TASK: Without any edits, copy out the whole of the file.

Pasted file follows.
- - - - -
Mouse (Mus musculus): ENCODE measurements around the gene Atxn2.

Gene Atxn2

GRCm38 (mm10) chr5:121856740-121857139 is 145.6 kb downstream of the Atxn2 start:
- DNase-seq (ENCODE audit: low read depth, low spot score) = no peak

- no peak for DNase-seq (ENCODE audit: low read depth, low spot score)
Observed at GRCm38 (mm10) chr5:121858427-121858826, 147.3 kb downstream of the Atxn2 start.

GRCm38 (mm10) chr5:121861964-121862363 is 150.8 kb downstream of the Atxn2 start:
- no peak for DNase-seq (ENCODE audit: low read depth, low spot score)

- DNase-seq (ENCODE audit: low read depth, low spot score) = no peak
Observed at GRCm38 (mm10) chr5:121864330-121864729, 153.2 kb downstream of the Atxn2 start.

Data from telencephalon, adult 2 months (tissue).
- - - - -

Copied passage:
Mouse (Mus musculus): ENCODE measurements around the gene Atxn2.

Gene Atxn2

GRCm38 (mm10) chr5:121856740-121857139 is 145.6 kb downstream of the Atxn2 start:
- DNase-seq (ENCODE audit: low read depth, low spot score) = no peak

- no peak for DNase-seq (ENCODE audit: low read depth, low spot score)
Observed at GRCm38 (mm10) chr5:121858427-121858826, 147.3 kb downstream of the Atxn2 start.

GRCm38 (mm10) chr5:121861964-121862363 is 150.8 kb downstream of the Atxn2 start:
- no peak for DNase-seq (ENCODE audit: low read depth, low spot score)

- DNase-seq (ENCODE audit: low read depth, low spot score) = no peak
Observed at GRCm38 (mm10) chr5:121864330-121864729, 153.2 kb downstream of the Atxn2 start.

Data from telencephalon, adult 2 months (tissue).